Search and Rescue staying busy during hunting season | SteamboatToday.com

Search and Rescue staying busy during hunting season

STEAMBOAT SPRINGS — Even the most experienced hunters can get in trouble in the backcountry, and there are a lot of them in the woods right now trying to fill up their freezers with meat.

"It's usually our busiest time of the year," Routt County Search and Rescue volunteer Delbert Bostock said.

A mission on Tuesday had a good ending.

On Monday night, Search and Rescue members learned about an overdue hunter.

Bostock said the hunter, who is from the Front Range and is familiar with the area, was dropped off in the Big Red Park area Monday morning but did not return to the designated pick-up spot at the end of the day.

Bostock said the people who reported that the hunter was overdue were not too concerned because the hunter was prepared to spend the night.

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Five Search and Rescue members went up to Big Red Park on Tuesday morning and began searching for the man.

They located him Tuesday afternoon three miles from where he was supposed to get picked up.

The hunter was tired, a little banged up from a fall but did not require medical treatment.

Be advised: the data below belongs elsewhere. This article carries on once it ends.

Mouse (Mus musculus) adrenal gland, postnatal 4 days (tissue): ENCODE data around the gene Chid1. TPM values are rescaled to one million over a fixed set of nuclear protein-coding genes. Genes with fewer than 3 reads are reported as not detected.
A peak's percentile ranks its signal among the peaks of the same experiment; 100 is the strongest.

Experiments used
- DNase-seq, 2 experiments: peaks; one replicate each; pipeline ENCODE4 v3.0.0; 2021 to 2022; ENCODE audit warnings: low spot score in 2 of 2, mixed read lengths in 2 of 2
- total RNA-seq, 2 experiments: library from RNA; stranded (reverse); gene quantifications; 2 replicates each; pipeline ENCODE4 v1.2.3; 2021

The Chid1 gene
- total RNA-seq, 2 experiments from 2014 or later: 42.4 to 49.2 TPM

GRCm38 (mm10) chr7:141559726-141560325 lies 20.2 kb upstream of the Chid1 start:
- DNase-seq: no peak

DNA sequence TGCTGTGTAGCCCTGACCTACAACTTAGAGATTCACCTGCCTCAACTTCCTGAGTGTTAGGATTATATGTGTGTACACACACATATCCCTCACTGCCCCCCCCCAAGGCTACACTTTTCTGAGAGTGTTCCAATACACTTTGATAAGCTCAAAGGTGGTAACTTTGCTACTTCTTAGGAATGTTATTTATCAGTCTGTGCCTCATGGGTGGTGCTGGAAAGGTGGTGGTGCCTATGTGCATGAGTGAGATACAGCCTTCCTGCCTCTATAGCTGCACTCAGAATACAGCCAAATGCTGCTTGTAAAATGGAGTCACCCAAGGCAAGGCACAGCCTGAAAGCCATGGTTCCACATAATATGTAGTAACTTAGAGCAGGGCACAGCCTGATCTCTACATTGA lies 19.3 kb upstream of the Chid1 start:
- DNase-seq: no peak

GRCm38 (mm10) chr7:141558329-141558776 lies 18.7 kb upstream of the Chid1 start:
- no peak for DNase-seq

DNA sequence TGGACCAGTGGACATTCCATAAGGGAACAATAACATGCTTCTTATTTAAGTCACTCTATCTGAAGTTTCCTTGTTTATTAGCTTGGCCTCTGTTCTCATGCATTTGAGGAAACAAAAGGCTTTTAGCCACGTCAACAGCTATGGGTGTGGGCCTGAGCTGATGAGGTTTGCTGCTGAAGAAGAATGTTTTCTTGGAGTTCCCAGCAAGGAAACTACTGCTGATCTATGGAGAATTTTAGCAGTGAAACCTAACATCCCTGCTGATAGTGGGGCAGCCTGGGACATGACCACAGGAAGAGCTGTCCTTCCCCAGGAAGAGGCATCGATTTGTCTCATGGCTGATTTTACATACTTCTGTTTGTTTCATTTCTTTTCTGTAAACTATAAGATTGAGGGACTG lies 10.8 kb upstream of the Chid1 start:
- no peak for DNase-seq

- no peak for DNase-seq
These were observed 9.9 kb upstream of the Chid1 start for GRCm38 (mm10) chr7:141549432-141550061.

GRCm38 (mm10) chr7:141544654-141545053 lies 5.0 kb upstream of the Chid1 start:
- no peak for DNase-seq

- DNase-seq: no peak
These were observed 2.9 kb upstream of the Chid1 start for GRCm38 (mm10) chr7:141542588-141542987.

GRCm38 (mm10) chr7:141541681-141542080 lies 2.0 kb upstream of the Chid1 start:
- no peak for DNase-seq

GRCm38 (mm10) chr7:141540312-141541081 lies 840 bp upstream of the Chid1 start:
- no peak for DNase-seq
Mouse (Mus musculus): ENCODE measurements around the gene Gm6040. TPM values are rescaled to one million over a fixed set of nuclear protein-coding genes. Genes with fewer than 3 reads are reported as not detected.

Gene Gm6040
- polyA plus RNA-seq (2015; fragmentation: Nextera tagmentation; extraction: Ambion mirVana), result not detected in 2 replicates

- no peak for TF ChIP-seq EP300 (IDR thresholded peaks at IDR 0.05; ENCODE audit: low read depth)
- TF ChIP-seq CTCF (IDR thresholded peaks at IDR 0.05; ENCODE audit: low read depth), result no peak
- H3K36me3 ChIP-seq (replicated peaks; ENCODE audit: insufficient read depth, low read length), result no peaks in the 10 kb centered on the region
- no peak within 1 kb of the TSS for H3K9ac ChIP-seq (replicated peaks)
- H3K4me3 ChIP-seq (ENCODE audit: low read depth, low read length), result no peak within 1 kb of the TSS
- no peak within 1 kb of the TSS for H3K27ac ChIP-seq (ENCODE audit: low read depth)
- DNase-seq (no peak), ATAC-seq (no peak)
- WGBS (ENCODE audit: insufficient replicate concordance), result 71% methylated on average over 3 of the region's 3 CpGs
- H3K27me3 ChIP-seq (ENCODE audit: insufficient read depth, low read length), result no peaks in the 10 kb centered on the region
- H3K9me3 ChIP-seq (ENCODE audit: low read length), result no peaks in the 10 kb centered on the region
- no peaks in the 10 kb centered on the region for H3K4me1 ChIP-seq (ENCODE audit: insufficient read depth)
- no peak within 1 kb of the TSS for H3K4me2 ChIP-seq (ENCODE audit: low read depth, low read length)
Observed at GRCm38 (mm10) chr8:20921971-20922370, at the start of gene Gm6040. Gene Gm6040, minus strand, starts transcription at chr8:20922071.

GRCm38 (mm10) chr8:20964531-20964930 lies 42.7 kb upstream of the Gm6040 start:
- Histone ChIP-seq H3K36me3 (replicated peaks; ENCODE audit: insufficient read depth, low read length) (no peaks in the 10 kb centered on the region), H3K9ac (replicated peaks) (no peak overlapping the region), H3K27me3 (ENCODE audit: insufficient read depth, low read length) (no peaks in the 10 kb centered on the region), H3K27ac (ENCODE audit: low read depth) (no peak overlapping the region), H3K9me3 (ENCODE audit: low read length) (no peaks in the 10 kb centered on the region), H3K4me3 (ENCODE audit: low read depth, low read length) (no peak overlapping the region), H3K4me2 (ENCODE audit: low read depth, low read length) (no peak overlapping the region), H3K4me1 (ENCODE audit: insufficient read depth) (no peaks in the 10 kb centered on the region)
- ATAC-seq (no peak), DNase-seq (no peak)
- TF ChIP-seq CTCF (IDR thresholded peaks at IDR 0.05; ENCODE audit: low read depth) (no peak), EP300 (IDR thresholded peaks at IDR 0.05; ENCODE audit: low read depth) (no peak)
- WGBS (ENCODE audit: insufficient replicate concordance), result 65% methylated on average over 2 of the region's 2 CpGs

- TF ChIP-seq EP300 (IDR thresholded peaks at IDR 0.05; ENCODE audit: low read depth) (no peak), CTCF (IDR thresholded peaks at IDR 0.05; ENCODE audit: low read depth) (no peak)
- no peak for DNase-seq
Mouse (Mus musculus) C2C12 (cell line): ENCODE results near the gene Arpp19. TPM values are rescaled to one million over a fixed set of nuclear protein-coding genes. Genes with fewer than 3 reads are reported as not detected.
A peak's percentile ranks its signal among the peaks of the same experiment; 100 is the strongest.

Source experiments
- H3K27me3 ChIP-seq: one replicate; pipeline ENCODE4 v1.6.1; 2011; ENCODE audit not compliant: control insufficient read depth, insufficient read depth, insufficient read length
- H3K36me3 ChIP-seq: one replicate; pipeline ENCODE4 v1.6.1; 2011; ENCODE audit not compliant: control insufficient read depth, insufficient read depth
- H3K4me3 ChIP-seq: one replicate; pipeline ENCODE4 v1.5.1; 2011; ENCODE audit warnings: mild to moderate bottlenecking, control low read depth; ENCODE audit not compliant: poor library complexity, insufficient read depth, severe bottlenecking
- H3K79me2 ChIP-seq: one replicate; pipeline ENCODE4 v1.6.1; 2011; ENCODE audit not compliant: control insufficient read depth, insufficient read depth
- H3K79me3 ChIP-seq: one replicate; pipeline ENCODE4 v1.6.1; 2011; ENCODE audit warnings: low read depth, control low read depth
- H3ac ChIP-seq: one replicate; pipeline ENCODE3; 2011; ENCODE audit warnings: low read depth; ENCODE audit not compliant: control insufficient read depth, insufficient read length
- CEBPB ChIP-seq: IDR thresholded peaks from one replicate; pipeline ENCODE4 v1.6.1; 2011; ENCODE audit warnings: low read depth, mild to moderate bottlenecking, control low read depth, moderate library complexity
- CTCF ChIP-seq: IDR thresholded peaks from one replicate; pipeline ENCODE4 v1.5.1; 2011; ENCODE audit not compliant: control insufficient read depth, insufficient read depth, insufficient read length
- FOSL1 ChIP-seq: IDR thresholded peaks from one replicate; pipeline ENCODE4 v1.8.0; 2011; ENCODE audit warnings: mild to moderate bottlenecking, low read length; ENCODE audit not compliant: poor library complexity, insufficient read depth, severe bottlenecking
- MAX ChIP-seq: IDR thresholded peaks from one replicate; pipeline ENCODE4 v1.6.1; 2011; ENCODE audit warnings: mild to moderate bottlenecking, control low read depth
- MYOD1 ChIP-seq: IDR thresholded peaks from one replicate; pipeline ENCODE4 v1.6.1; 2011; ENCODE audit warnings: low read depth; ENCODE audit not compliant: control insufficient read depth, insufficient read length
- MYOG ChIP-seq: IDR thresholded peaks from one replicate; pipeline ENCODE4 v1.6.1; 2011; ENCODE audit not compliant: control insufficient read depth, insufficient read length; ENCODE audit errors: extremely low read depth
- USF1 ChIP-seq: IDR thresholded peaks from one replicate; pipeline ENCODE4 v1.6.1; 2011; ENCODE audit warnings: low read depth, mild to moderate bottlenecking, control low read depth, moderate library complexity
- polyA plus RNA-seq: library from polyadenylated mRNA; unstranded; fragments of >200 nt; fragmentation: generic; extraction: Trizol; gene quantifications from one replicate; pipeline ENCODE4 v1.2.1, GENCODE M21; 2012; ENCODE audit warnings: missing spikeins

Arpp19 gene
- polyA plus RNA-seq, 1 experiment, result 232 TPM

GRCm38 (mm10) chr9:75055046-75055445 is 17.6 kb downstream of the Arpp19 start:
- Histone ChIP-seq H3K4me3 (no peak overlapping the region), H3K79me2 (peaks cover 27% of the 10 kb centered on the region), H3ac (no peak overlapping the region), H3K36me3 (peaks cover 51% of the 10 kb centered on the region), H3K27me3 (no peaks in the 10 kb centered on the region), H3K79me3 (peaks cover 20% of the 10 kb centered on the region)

Also on Tuesday, North Routt Fire Protection District firefighters helped a hunter who had signs of altitude sickness.

The young man was having difficulty breathing and had chest pain. He was driven by someone in his hunting party to meet firefighters and was then taken to Yampa Valley Medical Center.

Fire Chief Mike Swinsick said it was a classic case of someone coming from lower to higher elevations.

Altitude sickness is serious and can be deadly.

"It can be if the person doesn't recognize the signs and symptoms and get themselves to lower elevations," Swinsick said.

Two years ago, after a four-day-search, the body of a 43-year-old male hunter was found in North Routt County.

The man died of altitude sickness with an enlarged heart contributing to his death.

Last month, a 20-year-old woman died after coming down with altitude sickness on the Conundrum Creek Trail near Aspen.

Symptoms of altitude sickness include headache, dizziness, fatigue, shortness of breath, loss of appetite, nausea, disturbed sleep and a general feeling of malaise.

To reach Matt Stensland, call 970-871-4247, email mstensland@SteamboatToday.com or follow him on Twitter @SBTStensland.

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